Gary Redus Montgomery Biscuits (2)

Decatur’s Gary Redus is in his fourth season as a coach for Montgomery. The Biscuits are in Madison this week for a series through Sunday with the Rocket City Trash Pandas. [COURTESY MONTGOMERY BISCUITS]

In Gary Redus’ pro baseball career, there have not been many times where he could sleep in his bed in Decatur the night before a game.

The Tanner native can do that this week. The 13-year pro player from 1982-1994 is a bench coach for the Montgomery Biscuits. The Biscuits are in Madison this week for a series through Sunday vs. the Rocket City Trash Pandas at Toyota Field.

The Redus ticket pass list for family and friends is up to 50 and growing.

“It’s going to be fun to see some family and friends at the game,” Redus said. “It’s going to be great after the game when I can get in my car and drive home.”

After Redus retired in 1994, he stayed away from the game other than a short stint as head coach at Calhoun. He and his wife Minnie were busy keeping up with their four kids: Lakesha, Manisha, Nakosha and son, Gary Jr. Then along came the grandchildren, which will soon be up to eight.

“Gee’s basketball career was over, and I was playing a lot of golf when I got a call from one of my best friends,” Redus said.

It was Skeeter Barnes, the minor league field coordinator for Tampa Bay. He offered Redus a job working in the Rays’ farm system.

“I wasn’t really interested,” Redus said. “The Huntsville Stars tried to get me to be the manager when they were around, but I didn’t want that.

“After Skeeter called, I started thinking about it more. Most of the teams in the league are close enough for me to drive and, when I get a chance, I could come home.”

This is Redus’ fourth season with the Biscuits. He’s the bench coach, works with the outfielders and coaches base running. The Biscuits are usually among the top base stealing teams in pro baseball.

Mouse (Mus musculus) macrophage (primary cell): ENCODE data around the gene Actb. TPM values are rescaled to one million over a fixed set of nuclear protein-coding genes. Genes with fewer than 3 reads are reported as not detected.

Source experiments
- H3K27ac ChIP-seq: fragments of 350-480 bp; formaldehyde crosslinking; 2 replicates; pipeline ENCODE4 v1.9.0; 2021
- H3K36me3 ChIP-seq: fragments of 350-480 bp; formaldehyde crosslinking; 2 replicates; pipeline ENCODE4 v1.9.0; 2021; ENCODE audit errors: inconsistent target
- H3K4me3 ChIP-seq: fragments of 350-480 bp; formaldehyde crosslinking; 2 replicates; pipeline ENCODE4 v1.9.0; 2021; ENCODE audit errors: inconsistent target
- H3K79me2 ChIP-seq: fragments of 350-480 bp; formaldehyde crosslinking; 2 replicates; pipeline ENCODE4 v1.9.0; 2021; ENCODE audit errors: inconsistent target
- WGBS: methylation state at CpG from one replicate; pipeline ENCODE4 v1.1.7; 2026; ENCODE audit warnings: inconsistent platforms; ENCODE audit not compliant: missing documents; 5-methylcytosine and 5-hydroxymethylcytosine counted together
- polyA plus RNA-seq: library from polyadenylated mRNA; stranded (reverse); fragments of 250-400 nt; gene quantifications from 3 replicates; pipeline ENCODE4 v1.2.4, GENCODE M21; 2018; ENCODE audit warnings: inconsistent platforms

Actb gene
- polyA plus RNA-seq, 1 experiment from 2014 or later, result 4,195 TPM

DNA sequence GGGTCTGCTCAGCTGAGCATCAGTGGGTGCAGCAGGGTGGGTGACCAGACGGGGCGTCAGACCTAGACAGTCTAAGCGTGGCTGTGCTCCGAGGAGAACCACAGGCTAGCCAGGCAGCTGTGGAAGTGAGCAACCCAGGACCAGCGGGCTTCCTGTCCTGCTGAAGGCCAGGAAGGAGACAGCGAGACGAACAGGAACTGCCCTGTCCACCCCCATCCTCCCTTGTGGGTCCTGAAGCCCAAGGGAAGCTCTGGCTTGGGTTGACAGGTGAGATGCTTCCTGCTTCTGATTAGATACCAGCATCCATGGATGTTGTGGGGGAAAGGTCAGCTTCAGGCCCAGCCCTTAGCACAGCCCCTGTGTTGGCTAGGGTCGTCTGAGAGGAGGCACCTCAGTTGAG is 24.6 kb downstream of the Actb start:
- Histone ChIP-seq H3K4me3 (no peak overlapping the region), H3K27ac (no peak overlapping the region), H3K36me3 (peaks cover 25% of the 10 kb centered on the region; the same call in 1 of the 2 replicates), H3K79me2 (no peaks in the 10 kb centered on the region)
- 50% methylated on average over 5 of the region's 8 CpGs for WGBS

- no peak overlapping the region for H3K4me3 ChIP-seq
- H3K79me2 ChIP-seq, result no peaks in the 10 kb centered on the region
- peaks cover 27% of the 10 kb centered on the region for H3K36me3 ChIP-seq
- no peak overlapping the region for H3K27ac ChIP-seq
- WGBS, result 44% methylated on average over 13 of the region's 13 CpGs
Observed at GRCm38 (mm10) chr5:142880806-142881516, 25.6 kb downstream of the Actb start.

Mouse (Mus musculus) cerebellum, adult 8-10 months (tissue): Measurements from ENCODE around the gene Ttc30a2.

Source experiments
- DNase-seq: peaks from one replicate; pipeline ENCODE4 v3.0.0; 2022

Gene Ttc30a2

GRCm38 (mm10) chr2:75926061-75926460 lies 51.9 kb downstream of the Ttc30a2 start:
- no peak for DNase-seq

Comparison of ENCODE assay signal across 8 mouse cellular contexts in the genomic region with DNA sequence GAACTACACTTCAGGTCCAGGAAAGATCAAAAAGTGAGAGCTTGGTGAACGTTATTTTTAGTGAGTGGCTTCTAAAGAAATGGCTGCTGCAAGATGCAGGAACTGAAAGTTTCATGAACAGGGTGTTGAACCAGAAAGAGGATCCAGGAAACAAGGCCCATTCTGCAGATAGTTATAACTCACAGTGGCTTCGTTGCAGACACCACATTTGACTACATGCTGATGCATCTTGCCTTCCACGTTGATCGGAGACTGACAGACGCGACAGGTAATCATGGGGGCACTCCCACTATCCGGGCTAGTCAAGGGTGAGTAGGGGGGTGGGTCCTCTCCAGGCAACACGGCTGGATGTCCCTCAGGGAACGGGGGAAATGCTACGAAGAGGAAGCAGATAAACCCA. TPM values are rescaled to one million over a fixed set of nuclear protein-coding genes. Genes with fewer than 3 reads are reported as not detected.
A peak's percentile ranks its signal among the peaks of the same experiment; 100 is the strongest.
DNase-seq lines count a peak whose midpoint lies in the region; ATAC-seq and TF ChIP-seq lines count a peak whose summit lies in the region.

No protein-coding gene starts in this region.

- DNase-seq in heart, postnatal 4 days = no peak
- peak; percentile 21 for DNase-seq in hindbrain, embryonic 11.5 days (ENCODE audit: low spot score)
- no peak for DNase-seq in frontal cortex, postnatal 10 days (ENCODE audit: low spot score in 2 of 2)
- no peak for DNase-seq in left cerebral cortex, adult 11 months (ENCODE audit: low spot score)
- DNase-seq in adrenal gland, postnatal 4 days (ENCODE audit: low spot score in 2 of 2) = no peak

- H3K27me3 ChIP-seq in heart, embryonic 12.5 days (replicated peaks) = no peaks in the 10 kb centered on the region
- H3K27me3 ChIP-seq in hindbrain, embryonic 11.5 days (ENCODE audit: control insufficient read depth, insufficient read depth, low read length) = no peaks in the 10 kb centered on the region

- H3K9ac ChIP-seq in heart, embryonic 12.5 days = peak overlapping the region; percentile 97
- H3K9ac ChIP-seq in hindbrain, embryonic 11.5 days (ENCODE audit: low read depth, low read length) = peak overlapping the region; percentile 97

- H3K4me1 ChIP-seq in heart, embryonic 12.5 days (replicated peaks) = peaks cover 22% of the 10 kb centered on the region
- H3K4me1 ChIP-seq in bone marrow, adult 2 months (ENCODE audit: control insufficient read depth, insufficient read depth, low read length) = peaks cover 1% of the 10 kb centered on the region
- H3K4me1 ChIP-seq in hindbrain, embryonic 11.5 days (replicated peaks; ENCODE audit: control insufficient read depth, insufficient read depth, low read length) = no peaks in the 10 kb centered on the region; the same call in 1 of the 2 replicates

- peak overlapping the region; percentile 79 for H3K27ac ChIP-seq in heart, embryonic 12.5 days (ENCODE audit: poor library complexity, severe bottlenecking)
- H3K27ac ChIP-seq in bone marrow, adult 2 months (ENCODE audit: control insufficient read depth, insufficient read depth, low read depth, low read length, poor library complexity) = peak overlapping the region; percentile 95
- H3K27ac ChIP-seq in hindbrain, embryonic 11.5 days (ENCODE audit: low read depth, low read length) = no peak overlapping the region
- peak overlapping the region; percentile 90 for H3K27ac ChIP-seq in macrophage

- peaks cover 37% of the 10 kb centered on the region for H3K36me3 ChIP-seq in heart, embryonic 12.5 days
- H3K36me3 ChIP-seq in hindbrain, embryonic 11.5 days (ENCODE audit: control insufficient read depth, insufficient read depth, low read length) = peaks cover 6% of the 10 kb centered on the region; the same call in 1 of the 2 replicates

“I’m having a lot of fun. The biggest thing is that I really feel like I’m teaching these kids,” Redus said. “I don’t want to say that I’m old school. I just want to teach them the right way to play baseball.

“By old school I mean playing hard, hitting the cutoff man, throwing to the right base and running hard every time. It’s really thinking about what you are doing and doing it the correct way. Most of the players are receptive to it.”

The message seems to be making an impact. Tampa Bay’s minor league system is always rated among the best. The Rays were in the World Series last year and are in the hunt to return to the playoffs this season.

In May the Biscuits honored Redus with a special fan give away. It was a T-shirt with “.462” and Redus’ autograph across the front. The .462 is Redus’ batting average in 1978 when he played for the Billings Mustangs in the Pioneer League. It’s the highest average of any player ever in professional baseball. Every member of the Biscuits wore the shirt during workouts before the game on May 13.

“A lot of the players didn’t understand what it was about,” Redus said. “When I told them I hit .462 that season, I don’t think they believed me. I told them to Google it.”

Redus had been drafted by the Reds in the 15th round out of Athens State. He hit .462 with 17 home runs and 62 RBIs in 253 at bats for the Mustangs.

The 64-year-old Redus said that for a long time he was told his .462 was the second highest all-time average. Then five years ago the Baseball Hall of Fame contacted him.

“They said it was decided that my .462 was the all-time high,” Redus said. “I told them I still had a bat from that season. They asked if they could put it on display.”

Redus has not been to Cooperstown to visit his bat, but he’s had plenty of friends send messages with photos of the display.

“The way players swing for the home runs today, I don’t think that record will ever be broken,” Redus said.

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 david.elwell@decaturdaily.com or 256-340-2395. Twitter @DD_DavidElwell.

(1) comment

randy sivley

Good job Gary. Old school is cool.

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